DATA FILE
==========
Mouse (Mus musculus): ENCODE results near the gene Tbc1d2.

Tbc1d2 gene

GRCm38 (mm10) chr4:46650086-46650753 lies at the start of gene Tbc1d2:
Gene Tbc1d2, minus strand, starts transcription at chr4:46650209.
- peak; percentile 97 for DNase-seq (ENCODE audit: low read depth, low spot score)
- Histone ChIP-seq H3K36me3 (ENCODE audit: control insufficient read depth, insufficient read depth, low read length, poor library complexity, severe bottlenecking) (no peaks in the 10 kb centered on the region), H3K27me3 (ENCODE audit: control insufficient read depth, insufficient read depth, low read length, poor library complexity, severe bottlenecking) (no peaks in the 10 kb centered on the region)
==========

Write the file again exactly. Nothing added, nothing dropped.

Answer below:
Mouse (Mus musculus): ENCODE results near the gene Tbc1d2.

Tbc1d2 gene

GRCm38 (mm10) chr4:46650086-46650753 lies at the start of gene Tbc1d2:
Gene Tbc1d2, minus strand, starts transcription at chr4:46650209.
- peak; percentile 97 for DNase-seq (ENCODE audit: low read depth, low spot score)
- Histone ChIP-seq H3K36me3 (ENCODE audit: control insufficient read depth, insufficient read depth, low read length, poor library complexity, severe bottlenecking) (no peaks in the 10 kb centered on the region), H3K27me3 (ENCODE audit: control insufficient read depth, insufficient read depth, low read length, poor library complexity, severe bottlenecking) (no peaks in the 10 kb centered on the region)